Traumatic summer has created a stressful atmosphere
By Ann McCreary
Are you feeling irritable, anxious, impatient, unfocused, distracted? Do you jump when you hear a helicopter? Does a gust of wind make you uneasy?
If so, consider yourself perfectly normal.
After a month of living with wildfires, evacuations, power outages, communication failures, bizarre storms and smoke, Methow Valley residents are a collective wreck.
Not everyone is affected to the same degree by the stress of living in a disaster area, but everyone is affected, say mental health professionals.
“There’s a range of intensity. We all know someone who has lost their home. Even if we haven’t personally had a very intense trauma, we know someone who has. And that brings it very close to home,” said Lisa Spitzmiller, a licensed mental health counselor in Winthrop.
“I’ve heard people say, ‘I don’t know why I’m having these reactions. I wasn’t even evacuated.’ We need to recognize that we’ve all been affected at some level,” Spitzmiller said.
Since July 14, when lightning touched off wildfires that grew into a devastating conflagration, life for valley residents has been anything but normal. From extended power outages and disrupted communications, to watching homes — more than 300 of them — burn in the raging fires, nobody has escaped unscathed this summer.
“It’s been stressful for everybody. The uncertainty. The feeling of not knowing what’s safe, where is safe? We’re on edge,” said Becky Studen, whose home off Upper Beaver Creek Road was destroyed by wildfire on July 18.
Studen and her children evacuated their home the previous day, and with a friend she watched from Balky Hill as the fire swept toward her house that afternoon.
“I watched planes drop retardant in the vicinity of the house. … We looked up toward Pipestone Canyon. There was a roiling fire coming up the draw. The flames were sideways, it was moving forward with such force. It was a fire-nado, a giant glowing blob of smoke,” Studen said.
She was able to drive through the charred landscape the next day. She hadn’t been able to see her house as she watched the fires from Balky Hill. “There was a glimmer of hope. The house was completely gone.”
Signs of stress
A yoga instructor, Studen recognized signs of stress in herself in the days after the fire. “My heart hurt and my breathing was shallow,” she said.
“Life is full of uncertainty. I kept having to come back to that idea, and do my best to let myself feel what I was feeling, but knowing I must not get hugely stressed out and make myself sick,” Studen said.
“I’m trying to focus on the things that are okay, the little things to be grateful for in this time of loss,” Student said. “The community, the hugs.”
A former Forest Service biologist, Studen said she finds comfort in comparing the recent events in her life to the life cycle of lodgepole pine trees, whose cones burst open during fires and release seeds for new trees.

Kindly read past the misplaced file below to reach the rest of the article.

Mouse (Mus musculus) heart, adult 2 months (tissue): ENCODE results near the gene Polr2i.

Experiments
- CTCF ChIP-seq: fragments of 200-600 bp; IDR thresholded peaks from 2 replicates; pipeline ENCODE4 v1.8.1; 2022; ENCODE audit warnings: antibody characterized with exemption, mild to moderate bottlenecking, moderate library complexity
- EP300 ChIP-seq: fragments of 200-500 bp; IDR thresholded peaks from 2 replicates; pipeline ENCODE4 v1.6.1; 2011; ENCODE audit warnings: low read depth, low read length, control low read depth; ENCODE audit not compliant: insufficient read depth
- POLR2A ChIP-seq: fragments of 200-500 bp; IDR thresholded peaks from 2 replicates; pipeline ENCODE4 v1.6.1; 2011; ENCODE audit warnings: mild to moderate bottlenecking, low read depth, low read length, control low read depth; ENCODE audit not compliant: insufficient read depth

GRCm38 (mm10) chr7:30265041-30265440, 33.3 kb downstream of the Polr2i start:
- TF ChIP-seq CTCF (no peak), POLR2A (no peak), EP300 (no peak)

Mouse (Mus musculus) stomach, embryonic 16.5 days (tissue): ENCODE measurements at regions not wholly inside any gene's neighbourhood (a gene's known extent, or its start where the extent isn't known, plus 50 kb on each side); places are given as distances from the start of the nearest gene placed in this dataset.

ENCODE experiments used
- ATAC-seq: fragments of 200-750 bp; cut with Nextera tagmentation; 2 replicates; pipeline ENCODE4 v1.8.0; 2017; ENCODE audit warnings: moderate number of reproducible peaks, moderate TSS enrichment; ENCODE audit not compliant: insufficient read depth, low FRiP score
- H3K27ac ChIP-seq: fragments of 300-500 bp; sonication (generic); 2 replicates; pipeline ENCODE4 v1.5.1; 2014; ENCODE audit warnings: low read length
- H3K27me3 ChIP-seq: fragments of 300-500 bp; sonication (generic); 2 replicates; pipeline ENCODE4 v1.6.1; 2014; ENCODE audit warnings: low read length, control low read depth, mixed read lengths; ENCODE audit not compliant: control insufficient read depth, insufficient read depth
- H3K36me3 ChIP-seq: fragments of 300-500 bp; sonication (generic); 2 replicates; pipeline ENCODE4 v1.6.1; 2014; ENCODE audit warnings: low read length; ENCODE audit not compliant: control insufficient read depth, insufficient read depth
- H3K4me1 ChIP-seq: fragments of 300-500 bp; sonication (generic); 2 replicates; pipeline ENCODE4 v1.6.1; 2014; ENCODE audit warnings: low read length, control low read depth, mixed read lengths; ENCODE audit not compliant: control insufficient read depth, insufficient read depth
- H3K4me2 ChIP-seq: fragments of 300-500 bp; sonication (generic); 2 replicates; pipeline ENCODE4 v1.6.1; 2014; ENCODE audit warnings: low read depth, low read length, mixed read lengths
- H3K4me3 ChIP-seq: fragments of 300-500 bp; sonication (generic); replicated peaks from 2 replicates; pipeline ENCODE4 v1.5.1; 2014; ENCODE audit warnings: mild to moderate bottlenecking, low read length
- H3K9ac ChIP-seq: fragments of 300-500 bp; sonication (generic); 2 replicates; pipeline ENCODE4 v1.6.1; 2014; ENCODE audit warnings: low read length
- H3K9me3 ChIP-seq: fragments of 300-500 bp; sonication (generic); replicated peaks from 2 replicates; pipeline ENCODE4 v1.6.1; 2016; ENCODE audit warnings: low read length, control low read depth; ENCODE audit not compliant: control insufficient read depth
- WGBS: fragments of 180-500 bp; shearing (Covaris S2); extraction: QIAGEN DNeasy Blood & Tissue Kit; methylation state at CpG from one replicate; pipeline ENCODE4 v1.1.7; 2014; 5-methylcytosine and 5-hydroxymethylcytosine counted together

“Serotinous cones open with fire and are nourished by the soil that’s been burned. I reminded myself of that,” she said. “Even though fire burned things it’s cleansing. It’s a new beginning. It felt way more positive than dwelling on the negatives.”
Focusing on the present and breathing deeply can help people deal with the anxiety produced by the uncertainty and disruption of recent weeks, said Sharon Cohen, who teaches stress reduction classes in the Methow Valley.
“Fear is always about the future. By turning your attention to the present moment it’s a way of letting go of the stress,” Cohen said.
“Taking a few moments to sit down and bring awareness to how your feet touch the floor, how your body is interacting with the furniture, and bring attention to the present moment, then you can focus more clearly. Everyone can take a deep breath, but it’s hard to remember to do it,” Cohen said.
Stress is a normal response to danger, but can be damaging if it continues over long periods, Cohen said.
“Stress evolved to be a short term, defensive, effective response to life-threatening danger,” she said. In this fight-or-flight response, heart and respiration rates accelerate, muscle tension increases, the liver produces glucose for energy, the body releases adrenaline and other hormones, digestion is inhibited.
“At a certain level of stress we perform better, but we don’t want to live there,” Cohen said.
“The focus on breathing deeply is the way to communicate with the primitive part of the brain that is directing the stress response.”
It’s helpful to recognize the things that trigger that physiological response, Cohen said.
“We find smoke stressful. You see wind and our body thinks ‘danger.’ You hear sirens and wonder if someone’s house is burning. The sound of helicopters is stressful. The lack of normalcy from having power out numerous times, the Internet out, the difficulty of maintaining daily life” all trigger stress, Cohen said.
Spitzmiller said that in that activated state of stress response “it’s normal for emotion and thought regulation to become more challenging.”
People experience mood swings, feeling more irritable and less patient, having trouble concentrating and feeling “scattered,” she said.
“So when you’re in a stress response, you’re not going to have a calm demeanor to problem-solve with a 5-year-old.”